By Lynn Coady
For several years Lynn Coady – whose last novel, The Antagonist, was a finalist for the Scotiabank Giller Prize – hosted a “group therapy” advice column for the Globe and Mail. It’s an experience that may have had some influence on the stories in Hellgoing. Throughout the book she presents relationships fraught with moral and emotional complexities, and though her subject matter remains contemporary and her approach realistic, her characters always seem out of synch with their world and each other. As with the scenarios presented in the advice column, the reader is called upon to interpret and make sense of the messes these people have made of their lives.
The source of the problem usually lies in people acting and speaking at cross purposes. This is presented most starkly in the S&M relationship between Sean and Erin described in the story “An Otherworld.” A caning, Erin tries to explain, should hurt, but not really hurt. Like a lot of things Erin says, this leaves Sean puzzled. When Erin talks about her orgasms he understands that she isn’t being literal, but can’t figure out if he is being complimented or if he is missing her point entirely. This same failure to communicate also characterizes the up-and-down, over-self-analyzed partnership of Kim and Hart in the story “Body Condom” (the title itself introducing the theme of barren separateness and isolation represented in the story by a wetsuit), and the spectacular mutual incomprehension that marks the conclusion of “Dogs In Clothes.” Marconi’s wireless in the story of that name is another symbol: “A scribble of potential – connection unconnected.” Even something as simple as the flag on a mailbox (in the story “Hellgoing”) may be a faulty signifier and not mean what it should. “You could never trust the flag.”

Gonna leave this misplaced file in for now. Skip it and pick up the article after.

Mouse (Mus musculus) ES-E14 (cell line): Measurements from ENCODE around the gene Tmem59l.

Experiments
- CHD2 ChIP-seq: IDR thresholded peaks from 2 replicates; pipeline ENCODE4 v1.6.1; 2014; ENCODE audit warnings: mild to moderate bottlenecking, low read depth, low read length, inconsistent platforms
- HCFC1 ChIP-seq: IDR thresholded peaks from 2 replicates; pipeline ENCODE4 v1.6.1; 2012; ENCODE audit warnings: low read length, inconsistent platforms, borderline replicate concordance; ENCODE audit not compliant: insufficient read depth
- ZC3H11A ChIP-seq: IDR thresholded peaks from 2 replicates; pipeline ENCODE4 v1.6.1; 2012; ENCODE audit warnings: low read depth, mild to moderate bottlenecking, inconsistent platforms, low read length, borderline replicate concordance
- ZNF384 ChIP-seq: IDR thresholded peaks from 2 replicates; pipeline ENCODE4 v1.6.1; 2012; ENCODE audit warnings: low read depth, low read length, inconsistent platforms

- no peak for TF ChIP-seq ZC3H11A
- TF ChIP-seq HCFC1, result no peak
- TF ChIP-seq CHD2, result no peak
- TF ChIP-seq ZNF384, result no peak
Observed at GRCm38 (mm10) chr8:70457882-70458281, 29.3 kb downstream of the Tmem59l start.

In fact, there’s not much you can trust in these stories: lovers, family, and even one’s own feelings (which often shock us with a physical abruptness) can ambush and betray. A sharp, insightful writer with a tight, jamming style that makes use of fast narrative cuts, Coady deliberately leaves the human scribble tangled. This isn’t out of a desire to play coy but is rather an admission that problems involving relationships don’t have easy resolutions, or at least ones that can be clearly expressed. We may judge others harshly, as Cal judges Rain in “The Natural Elements,” but at the end of that story Cal is left with the suspicion that even if directly confronted Rain might have no idea what he is talking about. We can’t get through to one another. And yet some judgement is still necessary.
Misreadings, miscommunications and disconnections lead to moments of awkwardness and revelation, and to her credit Coady makes us feel every bit of her characters’ confusion and discomfort in a collection as difficult as it is insightful and rewarding.
Review first published in Quill & Quire, July 2013.